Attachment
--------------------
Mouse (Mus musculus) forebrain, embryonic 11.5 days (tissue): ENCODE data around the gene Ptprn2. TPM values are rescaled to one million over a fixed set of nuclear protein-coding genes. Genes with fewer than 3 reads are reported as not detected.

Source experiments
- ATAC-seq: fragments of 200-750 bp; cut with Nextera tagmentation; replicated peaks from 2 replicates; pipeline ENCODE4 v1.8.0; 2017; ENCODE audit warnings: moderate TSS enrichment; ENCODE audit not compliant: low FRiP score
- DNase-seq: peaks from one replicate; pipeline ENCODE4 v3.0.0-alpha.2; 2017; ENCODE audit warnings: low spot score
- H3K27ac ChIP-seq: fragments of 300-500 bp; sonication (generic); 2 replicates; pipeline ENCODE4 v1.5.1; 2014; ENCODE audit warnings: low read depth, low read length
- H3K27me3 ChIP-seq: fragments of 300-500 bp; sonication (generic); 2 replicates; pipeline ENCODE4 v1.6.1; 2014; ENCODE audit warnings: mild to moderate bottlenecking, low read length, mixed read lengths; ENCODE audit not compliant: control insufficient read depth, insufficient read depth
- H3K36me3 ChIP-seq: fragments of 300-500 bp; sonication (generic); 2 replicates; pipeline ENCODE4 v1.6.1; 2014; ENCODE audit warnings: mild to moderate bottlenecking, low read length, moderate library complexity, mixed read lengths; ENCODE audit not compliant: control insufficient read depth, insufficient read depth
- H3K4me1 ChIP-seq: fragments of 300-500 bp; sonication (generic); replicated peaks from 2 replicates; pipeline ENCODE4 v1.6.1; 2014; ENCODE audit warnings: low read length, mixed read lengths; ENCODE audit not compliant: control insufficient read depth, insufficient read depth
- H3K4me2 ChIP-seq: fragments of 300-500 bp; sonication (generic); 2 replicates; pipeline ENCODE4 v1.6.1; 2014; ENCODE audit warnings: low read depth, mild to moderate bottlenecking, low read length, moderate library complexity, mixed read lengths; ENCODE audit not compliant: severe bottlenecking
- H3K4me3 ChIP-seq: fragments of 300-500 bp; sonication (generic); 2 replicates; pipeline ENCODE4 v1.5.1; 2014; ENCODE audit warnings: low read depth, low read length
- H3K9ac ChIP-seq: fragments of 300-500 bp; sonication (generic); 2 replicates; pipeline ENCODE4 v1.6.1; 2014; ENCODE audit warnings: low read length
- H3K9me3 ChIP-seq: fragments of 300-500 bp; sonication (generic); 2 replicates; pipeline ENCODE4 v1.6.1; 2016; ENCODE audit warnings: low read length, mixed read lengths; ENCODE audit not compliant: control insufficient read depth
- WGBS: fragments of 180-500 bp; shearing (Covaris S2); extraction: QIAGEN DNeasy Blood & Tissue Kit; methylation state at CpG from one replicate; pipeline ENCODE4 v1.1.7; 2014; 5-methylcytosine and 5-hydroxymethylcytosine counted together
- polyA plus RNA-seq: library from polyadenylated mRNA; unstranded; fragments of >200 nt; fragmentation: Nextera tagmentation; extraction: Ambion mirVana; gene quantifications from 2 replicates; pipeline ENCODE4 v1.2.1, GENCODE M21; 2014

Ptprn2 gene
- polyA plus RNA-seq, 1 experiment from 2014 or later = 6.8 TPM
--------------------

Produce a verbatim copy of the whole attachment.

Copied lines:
Mouse (Mus musculus) forebrain, embryonic 11.5 days (tissue): ENCODE data around the gene Ptprn2. TPM values are rescaled to one million over a fixed set of nuclear protein-coding genes. Genes with fewer than 3 reads are reported as not detected.

Source experiments
- ATAC-seq: fragments of 200-750 bp; cut with Nextera tagmentation; replicated peaks from 2 replicates; pipeline ENCODE4 v1.8.0; 2017; ENCODE audit warnings: moderate TSS enrichment; ENCODE audit not compliant: low FRiP score
- DNase-seq: peaks from one replicate; pipeline ENCODE4 v3.0.0-alpha.2; 2017; ENCODE audit warnings: low spot score
- H3K27ac ChIP-seq: fragments of 300-500 bp; sonication (generic); 2 replicates; pipeline ENCODE4 v1.5.1; 2014; ENCODE audit warnings: low read depth, low read length
- H3K27me3 ChIP-seq: fragments of 300-500 bp; sonication (generic); 2 replicates; pipeline ENCODE4 v1.6.1; 2014; ENCODE audit warnings: mild to moderate bottlenecking, low read length, mixed read lengths; ENCODE audit not compliant: control insufficient read depth, insufficient read depth
- H3K36me3 ChIP-seq: fragments of 300-500 bp; sonication (generic); 2 replicates; pipeline ENCODE4 v1.6.1; 2014; ENCODE audit warnings: mild to moderate bottlenecking, low read length, moderate library complexity, mixed read lengths; ENCODE audit not compliant: control insufficient read depth, insufficient read depth
- H3K4me1 ChIP-seq: fragments of 300-500 bp; sonication (generic); replicated peaks from 2 replicates; pipeline ENCODE4 v1.6.1; 2014; ENCODE audit warnings: low read length, mixed read lengths; ENCODE audit not compliant: control insufficient read depth, insufficient read depth
- H3K4me2 ChIP-seq: fragments of 300-500 bp; sonication (generic); 2 replicates; pipeline ENCODE4 v1.6.1; 2014; ENCODE audit warnings: low read depth, mild to moderate bottlenecking, low read length, moderate library complexity, mixed read lengths; ENCODE audit not compliant: severe bottlenecking
- H3K4me3 ChIP-seq: fragments of 300-500 bp; sonication (generic); 2 replicates; pipeline ENCODE4 v1.5.1; 2014; ENCODE audit warnings: low read depth, low read length
- H3K9ac ChIP-seq: fragments of 300-500 bp; sonication (generic); 2 replicates; pipeline ENCODE4 v1.6.1; 2014; ENCODE audit warnings: low read length
- H3K9me3 ChIP-seq: fragments of 300-500 bp; sonication (generic); 2 replicates; pipeline ENCODE4 v1.6.1; 2016; ENCODE audit warnings: low read length, mixed read lengths; ENCODE audit not compliant: control insufficient read depth
- WGBS: fragments of 180-500 bp; shearing (Covaris S2); extraction: QIAGEN DNeasy Blood & Tissue Kit; methylation state at CpG from one replicate; pipeline ENCODE4 v1.1.7; 2014; 5-methylcytosine and 5-hydroxymethylcytosine counted together
- polyA plus RNA-seq: library from polyadenylated mRNA; unstranded; fragments of >200 nt; fragmentation: Nextera tagmentation; extraction: Ambion mirVana; gene quantifications from 2 replicates; pipeline ENCODE4 v1.2.1, GENCODE M21; 2014

Ptprn2 gene
- polyA plus RNA-seq, 1 experiment from 2014 or later = 6.8 TPM